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Publication numberUS6844850 B1
Publication typeGrant
Application numberUS 10/850,236
Publication dateJan 18, 2005
Filing dateMay 20, 2004
Priority dateMay 20, 2004
Fee statusPaid
Also published asCN1700606A
Publication number10850236, 850236, US 6844850 B1, US 6844850B1, US-B1-6844850, US6844850 B1, US6844850B1
InventorsTsui-Tsai Lin
Original AssigneeBenq Corporation
Export CitationBiBTeX, EndNote, RefMan
External Links: USPTO, USPTO Assignment, Espacenet
Anti-jammer pre-processor
US 6844850 B1
Abstract
A blind anti-jammer pre-processor for detecting and alleviating the performance degradation due to strong jammers is disclosed. The anti-jammer pre-processor comprises a jammer detector (10) determining strong jammers based on the eigen-value spread associated with the received data correlation matrix, and an optimal combiner (12) producing nulls for suppressing the detected strong jammers and a main-beam for receiving Signals-of-interest (SOI). The present invention also discloses a GPS receiver comprising the anti-jammer pre-processor (32), a correlator (34), a phase compensator (36), and a hard decision detector (38). The outputs of the anti-jammer pre-processor (32) are sent to the correlator (34) to restore the bit stream. The predetermined 8-bit preambles in the first word associated with each subframe of GPS data are used to estimate the phase rotation introduced by the optimal combiner performed on the SOI.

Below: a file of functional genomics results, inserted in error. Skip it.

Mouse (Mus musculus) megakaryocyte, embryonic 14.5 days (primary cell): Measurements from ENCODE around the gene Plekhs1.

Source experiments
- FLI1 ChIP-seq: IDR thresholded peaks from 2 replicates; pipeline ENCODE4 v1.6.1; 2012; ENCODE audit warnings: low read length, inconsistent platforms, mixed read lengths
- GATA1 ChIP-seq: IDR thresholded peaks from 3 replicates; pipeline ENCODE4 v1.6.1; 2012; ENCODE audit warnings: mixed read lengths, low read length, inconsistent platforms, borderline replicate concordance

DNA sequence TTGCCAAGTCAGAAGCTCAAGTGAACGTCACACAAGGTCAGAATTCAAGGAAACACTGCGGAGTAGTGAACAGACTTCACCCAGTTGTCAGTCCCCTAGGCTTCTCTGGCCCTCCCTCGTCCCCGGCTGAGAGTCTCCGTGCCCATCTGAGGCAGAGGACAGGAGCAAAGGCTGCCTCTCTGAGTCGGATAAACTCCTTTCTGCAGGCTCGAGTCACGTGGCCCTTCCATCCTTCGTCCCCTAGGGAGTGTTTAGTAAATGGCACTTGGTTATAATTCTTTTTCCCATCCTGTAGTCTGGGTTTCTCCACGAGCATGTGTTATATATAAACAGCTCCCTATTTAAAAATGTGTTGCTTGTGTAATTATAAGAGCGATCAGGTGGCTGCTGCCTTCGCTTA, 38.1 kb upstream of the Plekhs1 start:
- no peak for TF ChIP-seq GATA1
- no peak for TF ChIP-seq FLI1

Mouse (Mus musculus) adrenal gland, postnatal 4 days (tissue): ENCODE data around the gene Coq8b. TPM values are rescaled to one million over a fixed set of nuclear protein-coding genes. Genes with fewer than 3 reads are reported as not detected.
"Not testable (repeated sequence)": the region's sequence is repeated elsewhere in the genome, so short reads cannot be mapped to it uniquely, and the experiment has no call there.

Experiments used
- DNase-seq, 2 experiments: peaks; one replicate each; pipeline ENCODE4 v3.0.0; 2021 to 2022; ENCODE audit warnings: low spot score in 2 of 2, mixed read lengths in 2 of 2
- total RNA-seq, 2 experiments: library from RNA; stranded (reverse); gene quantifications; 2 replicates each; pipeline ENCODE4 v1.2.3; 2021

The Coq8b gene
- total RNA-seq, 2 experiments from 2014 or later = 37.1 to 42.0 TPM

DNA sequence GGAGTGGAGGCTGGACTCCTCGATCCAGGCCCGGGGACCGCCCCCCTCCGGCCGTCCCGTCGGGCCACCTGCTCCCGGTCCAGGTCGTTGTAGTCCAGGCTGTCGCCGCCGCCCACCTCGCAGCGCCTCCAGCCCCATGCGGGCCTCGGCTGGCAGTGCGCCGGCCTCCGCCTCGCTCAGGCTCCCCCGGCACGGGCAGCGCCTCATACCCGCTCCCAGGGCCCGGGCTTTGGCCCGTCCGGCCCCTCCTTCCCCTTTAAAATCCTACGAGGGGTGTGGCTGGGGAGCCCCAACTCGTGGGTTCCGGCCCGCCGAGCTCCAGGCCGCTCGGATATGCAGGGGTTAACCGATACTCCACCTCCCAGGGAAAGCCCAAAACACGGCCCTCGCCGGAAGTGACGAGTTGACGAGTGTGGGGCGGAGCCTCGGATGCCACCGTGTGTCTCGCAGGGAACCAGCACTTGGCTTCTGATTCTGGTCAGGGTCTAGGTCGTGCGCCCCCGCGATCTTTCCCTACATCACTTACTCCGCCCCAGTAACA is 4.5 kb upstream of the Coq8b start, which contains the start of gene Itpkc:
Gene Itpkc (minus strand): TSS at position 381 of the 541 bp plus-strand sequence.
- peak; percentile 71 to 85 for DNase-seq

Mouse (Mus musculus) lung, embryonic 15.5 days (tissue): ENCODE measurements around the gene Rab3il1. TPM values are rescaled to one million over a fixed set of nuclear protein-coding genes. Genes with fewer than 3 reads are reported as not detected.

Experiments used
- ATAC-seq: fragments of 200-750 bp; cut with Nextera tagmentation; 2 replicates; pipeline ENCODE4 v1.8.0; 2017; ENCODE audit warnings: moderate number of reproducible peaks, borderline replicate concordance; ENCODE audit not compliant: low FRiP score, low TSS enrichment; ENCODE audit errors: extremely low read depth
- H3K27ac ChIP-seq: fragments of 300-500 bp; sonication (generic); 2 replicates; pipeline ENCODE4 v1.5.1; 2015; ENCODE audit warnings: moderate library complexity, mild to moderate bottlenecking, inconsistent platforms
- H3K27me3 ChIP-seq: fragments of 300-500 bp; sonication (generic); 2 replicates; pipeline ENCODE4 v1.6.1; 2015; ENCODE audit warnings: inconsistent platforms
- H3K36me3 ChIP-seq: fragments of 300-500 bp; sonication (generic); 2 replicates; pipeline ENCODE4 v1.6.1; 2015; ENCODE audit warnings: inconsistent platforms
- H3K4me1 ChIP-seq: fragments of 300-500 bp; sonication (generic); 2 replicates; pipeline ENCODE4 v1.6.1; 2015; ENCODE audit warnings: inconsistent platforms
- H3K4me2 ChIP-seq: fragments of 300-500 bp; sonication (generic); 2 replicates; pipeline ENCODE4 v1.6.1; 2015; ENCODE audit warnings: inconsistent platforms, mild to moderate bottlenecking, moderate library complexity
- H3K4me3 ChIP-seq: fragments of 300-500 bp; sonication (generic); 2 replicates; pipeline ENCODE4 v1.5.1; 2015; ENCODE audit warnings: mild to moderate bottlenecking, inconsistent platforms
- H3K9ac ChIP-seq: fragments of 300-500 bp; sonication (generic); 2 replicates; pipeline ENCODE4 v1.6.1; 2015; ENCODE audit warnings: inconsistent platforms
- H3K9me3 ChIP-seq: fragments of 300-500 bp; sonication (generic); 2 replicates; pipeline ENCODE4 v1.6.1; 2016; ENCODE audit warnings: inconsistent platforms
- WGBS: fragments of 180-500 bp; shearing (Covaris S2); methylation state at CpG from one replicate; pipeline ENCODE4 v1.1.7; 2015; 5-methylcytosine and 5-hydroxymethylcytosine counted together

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Claims(18)
1. An anti-jammer pre-processor for alleviating performance degradation due to strong jammers, comprising:
a jammer detector, configured to compute a data correlation matrix R associated with received data and determine whether the strong jammers exist according to an eigen-value spread of the data correlation matrix; and
an optimal combiner, configured to construct a weight vector based on transformed data Tx if the strong jammers are detected by the jammer detector, else construct the weight vector based on the received data x;
wherein the weight vector controls a beam pattern for collecting a signal of interest (SOI).